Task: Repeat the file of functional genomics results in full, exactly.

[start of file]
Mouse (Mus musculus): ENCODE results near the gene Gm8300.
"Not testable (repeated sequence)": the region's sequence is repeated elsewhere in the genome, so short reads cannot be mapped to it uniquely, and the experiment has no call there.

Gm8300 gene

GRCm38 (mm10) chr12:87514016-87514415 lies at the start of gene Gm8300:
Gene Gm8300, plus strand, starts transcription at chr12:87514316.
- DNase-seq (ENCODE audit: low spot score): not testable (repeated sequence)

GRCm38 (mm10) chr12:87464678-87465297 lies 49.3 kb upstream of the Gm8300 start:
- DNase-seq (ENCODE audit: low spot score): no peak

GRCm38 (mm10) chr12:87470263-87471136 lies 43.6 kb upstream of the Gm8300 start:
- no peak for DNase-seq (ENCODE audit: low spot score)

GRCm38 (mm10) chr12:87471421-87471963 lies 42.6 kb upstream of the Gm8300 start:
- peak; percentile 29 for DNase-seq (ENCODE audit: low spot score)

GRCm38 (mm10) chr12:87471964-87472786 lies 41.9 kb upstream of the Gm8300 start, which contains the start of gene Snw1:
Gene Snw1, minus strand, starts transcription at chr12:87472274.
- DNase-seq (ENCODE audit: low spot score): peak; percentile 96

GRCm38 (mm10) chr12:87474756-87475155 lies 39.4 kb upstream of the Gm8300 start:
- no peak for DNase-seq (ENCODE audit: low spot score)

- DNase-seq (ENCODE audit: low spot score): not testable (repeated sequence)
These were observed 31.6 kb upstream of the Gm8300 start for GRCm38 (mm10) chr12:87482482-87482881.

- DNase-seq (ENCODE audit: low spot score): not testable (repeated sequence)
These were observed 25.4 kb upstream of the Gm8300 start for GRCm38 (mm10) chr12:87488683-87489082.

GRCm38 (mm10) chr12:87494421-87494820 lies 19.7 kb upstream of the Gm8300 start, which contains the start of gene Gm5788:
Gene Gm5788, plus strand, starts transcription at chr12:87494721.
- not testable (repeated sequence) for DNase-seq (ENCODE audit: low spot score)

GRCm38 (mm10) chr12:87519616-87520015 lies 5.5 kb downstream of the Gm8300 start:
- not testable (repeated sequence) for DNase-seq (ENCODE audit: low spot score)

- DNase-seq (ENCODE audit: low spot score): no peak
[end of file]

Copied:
Mouse (Mus musculus): ENCODE results near the gene Gm8300.
"Not testable (repeated sequence)": the region's sequence is repeated elsewhere in the genome, so short reads cannot be mapped to it uniquely, and the experiment has no call there.

Gm8300 gene

GRCm38 (mm10) chr12:87514016-87514415 lies at the start of gene Gm8300:
Gene Gm8300, plus strand, starts transcription at chr12:87514316.
- DNase-seq (ENCODE audit: low spot score): not testable (repeated sequence)

GRCm38 (mm10) chr12:87464678-87465297 lies 49.3 kb upstream of the Gm8300 start:
- DNase-seq (ENCODE audit: low spot score): no peak

GRCm38 (mm10) chr12:87470263-87471136 lies 43.6 kb upstream of the Gm8300 start:
- no peak for DNase-seq (ENCODE audit: low spot score)

GRCm38 (mm10) chr12:87471421-87471963 lies 42.6 kb upstream of the Gm8300 start:
- peak; percentile 29 for DNase-seq (ENCODE audit: low spot score)

GRCm38 (mm10) chr12:87471964-87472786 lies 41.9 kb upstream of the Gm8300 start, which contains the start of gene Snw1:
Gene Snw1, minus strand, starts transcription at chr12:87472274.
- DNase-seq (ENCODE audit: low spot score): peak; percentile 96

GRCm38 (mm10) chr12:87474756-87475155 lies 39.4 kb upstream of the Gm8300 start:
- no peak for DNase-seq (ENCODE audit: low spot score)

- DNase-seq (ENCODE audit: low spot score): not testable (repeated sequence)
These were observed 31.6 kb upstream of the Gm8300 start for GRCm38 (mm10) chr12:87482482-87482881.

- DNase-seq (ENCODE audit: low spot score): not testable (repeated sequence)
These were observed 25.4 kb upstream of the Gm8300 start for GRCm38 (mm10) chr12:87488683-87489082.

GRCm38 (mm10) chr12:87494421-87494820 lies 19.7 kb upstream of the Gm8300 start, which contains the start of gene Gm5788:
Gene Gm5788, plus strand, starts transcription at chr12:87494721.
- not testable (repeated sequence) for DNase-seq (ENCODE audit: low spot score)

GRCm38 (mm10) chr12:87519616-87520015 lies 5.5 kb downstream of the Gm8300 start:
- not testable (repeated sequence) for DNase-seq (ENCODE audit: low spot score)

- DNase-seq (ENCODE audit: low spot score): no peak